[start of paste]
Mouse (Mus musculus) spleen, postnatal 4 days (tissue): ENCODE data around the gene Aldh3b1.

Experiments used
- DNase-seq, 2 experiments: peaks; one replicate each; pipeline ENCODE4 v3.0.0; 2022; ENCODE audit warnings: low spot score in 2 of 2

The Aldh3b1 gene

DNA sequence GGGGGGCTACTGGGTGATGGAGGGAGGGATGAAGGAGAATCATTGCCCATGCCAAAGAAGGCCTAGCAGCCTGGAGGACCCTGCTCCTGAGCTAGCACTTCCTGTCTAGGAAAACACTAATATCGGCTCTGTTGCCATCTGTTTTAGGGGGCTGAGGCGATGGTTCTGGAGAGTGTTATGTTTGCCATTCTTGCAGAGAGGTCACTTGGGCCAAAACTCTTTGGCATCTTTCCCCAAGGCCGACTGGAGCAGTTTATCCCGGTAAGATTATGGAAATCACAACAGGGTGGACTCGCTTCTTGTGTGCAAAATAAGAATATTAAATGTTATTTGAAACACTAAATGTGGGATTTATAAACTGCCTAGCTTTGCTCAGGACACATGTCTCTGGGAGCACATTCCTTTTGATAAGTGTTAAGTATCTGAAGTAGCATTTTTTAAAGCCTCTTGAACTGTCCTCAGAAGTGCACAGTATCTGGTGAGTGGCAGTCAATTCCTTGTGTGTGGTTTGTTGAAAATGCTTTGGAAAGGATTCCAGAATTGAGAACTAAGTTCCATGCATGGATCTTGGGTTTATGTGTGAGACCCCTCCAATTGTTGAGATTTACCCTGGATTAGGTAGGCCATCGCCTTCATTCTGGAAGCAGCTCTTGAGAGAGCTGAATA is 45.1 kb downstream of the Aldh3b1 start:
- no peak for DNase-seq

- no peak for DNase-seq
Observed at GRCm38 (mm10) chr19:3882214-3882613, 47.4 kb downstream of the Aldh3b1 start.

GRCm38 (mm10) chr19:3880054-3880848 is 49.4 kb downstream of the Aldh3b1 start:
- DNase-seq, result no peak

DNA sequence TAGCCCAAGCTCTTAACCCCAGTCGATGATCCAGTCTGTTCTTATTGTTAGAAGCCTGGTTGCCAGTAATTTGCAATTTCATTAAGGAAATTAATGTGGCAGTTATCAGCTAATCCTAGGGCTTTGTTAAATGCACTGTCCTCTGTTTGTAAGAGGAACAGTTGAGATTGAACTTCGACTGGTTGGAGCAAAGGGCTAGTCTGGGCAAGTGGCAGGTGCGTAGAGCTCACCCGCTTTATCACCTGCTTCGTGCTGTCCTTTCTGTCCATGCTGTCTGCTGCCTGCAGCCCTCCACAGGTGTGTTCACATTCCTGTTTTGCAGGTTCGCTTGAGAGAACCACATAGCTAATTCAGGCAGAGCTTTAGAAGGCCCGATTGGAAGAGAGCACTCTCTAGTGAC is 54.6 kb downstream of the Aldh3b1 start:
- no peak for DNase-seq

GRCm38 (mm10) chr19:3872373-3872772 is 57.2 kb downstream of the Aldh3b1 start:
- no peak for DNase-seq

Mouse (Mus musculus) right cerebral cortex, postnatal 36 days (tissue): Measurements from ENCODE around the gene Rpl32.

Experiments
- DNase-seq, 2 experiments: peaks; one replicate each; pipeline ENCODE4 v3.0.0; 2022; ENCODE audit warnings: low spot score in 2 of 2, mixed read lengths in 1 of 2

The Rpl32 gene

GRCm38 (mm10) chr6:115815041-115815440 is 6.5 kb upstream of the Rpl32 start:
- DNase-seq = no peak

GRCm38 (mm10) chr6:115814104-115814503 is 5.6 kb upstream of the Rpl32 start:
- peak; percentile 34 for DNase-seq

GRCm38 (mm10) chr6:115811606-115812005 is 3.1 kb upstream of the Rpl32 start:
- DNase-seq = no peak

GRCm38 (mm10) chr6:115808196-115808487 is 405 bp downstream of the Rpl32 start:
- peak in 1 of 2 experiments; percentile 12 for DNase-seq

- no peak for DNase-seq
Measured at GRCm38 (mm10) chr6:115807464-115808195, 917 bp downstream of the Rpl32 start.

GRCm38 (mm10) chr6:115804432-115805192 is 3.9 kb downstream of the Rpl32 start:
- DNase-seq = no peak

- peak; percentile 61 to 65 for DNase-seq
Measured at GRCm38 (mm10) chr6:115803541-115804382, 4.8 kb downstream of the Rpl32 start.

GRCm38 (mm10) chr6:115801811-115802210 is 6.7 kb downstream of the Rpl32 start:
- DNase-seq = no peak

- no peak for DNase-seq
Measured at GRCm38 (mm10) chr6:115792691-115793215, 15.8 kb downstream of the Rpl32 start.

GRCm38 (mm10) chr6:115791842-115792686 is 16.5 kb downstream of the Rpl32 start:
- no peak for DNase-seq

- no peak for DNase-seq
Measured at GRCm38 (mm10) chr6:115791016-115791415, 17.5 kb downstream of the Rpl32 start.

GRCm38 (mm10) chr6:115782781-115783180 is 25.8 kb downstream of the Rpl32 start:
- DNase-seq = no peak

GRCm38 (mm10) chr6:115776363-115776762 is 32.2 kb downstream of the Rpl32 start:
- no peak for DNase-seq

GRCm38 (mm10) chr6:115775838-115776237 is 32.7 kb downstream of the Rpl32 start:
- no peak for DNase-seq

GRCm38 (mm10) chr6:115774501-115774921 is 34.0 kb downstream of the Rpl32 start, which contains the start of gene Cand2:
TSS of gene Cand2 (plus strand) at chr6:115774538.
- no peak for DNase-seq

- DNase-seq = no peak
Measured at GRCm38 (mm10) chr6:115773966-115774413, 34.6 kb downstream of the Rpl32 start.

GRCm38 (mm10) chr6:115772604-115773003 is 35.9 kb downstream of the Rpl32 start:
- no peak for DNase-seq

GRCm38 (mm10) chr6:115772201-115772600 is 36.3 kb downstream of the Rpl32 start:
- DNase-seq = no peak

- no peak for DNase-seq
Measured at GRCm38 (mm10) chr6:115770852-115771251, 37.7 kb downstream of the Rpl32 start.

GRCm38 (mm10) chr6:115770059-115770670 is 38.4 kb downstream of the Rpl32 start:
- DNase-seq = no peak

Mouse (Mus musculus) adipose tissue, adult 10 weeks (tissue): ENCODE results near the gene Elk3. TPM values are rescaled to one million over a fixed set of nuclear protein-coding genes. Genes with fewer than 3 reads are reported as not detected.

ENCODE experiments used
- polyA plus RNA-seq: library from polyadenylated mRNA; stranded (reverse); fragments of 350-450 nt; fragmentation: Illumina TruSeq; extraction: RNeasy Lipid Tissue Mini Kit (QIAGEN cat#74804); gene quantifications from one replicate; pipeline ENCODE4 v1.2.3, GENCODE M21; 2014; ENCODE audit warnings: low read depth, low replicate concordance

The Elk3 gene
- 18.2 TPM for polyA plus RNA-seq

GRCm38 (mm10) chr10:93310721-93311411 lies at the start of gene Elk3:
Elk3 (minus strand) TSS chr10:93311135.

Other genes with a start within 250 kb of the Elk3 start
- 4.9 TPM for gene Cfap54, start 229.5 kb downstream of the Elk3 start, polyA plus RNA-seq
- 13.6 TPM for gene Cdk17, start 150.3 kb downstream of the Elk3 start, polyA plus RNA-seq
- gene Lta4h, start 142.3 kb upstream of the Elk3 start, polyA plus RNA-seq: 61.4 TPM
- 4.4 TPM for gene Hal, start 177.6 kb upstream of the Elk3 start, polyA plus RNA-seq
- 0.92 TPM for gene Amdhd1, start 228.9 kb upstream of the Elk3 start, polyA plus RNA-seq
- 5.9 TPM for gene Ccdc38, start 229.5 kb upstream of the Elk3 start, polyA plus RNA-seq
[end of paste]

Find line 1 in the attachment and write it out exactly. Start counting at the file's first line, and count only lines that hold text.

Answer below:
Mouse (Mus musculus) spleen, postnatal 4 days (tissue): ENCODE data around the gene Aldh3b1.